Zeyuan Hu's page

"Rethinking the Library OS from the Top Down"


How can we refactor a commerical OS to follow libOS architecture and achieve a better performance than VMM approach?


  • Three categories of services in OS implementations:

three categories of services

  • Why does a guest OS need a kernel? Because the host interface is virtual hardware

typical VMM

System Design

  • Goals:

    • Compatibility: Runs applications you use
    • Lightweight: <1% of Windows library code
    • Performance: 10x to 20x lower overheads than a VM
    • Security: Secure isolation comparable to VM
    • Mobility: Migrate running applications
    • Generality: Independent evolution of host OS
    • Manageability: Smaller "servicing" area
  • Hypothesis: it's possible to design a software ABI with the same properties as hardware ABI:

    • Clearly specified, clean separation of concerns (No undocumented dependencies)
    • Minimally stateful:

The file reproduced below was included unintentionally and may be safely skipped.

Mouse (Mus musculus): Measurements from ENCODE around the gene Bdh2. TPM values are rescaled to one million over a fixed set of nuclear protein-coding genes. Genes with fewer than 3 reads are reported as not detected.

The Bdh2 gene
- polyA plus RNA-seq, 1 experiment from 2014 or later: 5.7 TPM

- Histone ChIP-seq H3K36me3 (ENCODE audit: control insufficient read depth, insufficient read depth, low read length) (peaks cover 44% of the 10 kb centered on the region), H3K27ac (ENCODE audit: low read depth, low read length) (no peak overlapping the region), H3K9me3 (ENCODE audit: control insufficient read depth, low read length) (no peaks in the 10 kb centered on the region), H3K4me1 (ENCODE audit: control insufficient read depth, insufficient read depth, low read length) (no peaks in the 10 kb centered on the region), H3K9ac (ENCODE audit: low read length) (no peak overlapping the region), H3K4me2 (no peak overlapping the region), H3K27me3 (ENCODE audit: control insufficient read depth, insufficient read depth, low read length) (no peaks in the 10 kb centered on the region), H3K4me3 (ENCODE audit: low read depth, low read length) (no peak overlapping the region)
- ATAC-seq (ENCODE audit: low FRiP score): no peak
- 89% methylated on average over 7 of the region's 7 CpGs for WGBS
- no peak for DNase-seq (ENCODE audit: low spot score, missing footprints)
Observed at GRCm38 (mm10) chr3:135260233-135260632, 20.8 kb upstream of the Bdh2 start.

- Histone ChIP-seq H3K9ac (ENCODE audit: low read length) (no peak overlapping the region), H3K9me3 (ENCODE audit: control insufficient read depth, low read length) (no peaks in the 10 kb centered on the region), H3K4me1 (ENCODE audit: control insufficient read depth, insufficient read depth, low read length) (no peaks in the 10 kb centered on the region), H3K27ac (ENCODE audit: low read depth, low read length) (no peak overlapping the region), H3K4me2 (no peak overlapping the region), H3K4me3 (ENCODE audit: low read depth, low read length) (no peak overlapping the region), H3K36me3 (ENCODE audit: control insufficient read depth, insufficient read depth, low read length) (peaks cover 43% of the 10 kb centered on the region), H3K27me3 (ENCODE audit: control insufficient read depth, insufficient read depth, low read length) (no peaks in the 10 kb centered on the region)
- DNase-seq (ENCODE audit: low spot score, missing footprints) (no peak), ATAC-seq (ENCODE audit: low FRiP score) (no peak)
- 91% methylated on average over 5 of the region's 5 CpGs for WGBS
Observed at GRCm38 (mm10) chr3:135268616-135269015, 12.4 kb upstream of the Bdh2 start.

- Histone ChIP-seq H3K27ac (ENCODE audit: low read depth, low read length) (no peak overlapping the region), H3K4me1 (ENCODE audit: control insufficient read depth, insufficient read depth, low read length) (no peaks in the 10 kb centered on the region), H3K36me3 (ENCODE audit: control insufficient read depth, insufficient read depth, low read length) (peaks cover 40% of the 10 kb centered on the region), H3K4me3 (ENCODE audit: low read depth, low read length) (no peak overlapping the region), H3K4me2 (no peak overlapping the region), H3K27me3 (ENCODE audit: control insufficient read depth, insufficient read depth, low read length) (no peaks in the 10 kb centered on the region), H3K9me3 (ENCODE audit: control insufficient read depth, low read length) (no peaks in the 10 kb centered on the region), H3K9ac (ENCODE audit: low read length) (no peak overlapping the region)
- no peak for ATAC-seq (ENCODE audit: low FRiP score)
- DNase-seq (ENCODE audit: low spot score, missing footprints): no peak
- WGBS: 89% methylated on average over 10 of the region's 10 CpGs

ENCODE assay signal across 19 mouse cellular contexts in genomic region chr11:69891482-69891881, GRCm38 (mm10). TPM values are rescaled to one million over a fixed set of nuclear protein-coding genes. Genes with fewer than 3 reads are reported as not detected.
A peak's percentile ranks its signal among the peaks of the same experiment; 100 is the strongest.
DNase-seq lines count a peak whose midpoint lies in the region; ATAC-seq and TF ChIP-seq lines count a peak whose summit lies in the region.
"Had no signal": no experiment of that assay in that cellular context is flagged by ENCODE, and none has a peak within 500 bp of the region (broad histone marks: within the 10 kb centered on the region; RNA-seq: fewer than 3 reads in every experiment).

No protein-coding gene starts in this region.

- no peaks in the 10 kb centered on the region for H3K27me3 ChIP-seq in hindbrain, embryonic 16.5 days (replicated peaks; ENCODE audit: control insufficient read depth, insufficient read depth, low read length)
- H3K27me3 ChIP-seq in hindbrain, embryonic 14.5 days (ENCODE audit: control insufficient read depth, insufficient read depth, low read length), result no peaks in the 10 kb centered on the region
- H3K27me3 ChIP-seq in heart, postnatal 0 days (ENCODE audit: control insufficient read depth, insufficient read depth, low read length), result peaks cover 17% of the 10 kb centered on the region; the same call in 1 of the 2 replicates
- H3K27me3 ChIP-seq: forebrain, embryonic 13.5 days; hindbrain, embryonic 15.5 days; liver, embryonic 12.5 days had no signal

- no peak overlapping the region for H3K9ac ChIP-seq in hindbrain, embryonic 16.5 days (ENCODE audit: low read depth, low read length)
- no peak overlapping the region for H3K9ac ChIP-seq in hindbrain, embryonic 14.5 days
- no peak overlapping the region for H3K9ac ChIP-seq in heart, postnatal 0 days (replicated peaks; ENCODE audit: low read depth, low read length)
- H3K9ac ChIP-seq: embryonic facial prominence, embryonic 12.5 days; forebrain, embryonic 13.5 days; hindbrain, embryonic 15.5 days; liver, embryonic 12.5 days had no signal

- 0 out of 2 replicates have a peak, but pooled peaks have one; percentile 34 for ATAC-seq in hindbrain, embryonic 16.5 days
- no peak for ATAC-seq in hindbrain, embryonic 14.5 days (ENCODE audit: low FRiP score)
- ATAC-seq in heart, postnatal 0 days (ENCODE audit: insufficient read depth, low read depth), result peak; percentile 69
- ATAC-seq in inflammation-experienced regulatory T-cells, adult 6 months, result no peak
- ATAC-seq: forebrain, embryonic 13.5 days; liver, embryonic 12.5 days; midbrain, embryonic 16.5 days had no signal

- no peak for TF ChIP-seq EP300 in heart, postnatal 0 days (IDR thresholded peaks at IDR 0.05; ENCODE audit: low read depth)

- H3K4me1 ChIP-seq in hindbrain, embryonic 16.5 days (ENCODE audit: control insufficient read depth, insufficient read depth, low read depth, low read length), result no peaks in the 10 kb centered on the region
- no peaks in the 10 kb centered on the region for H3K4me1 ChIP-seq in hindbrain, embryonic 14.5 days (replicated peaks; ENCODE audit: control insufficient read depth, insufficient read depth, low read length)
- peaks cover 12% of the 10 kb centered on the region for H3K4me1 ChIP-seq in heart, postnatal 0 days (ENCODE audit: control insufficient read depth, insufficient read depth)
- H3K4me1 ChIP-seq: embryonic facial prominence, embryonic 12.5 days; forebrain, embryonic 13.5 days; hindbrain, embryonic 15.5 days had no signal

• Registers, etc. are visible to guest OS/application
      • State can be programmatically recreated
      • Analogous to a stateless network protocol
  • Guest/Host ABI:

    • Private virtual memory
    • Threads, synchronization
    • I/O streams
    • Thread/process exit
    • Time, random bits, handle reference management, checkpoint/restore
  • Refactoring the Desktop:

    • Host OS manages hardware
    • Application services in library
    • Desktop manager

      • Trusted host process
      • Remote Desktop protocol
      • Stateless
      • Shell can be remote

refactoring the desktop

  • Drawbridge Architecture:

Drawbridge Architecture

Drawbridge Architecture 02

  • Limitations:

    • Incomplete port of windows API

      • Printer support
      • Accelerated graphics
    • Support for multi-process applications (e.g., Outlook with Word as an editor, sharing state through windows subsystem)

    • Administrative tools will not work by design

      • Need more low-level system access
  • End results:

    • Refactored Windows 7 as a Library OS (80MB)
    • Functional benefits of VMs:

      • Robust to changes in host system software
      • Security isolation
      • Migration
    • Drastically better scalability

    • Run rich desktop applications
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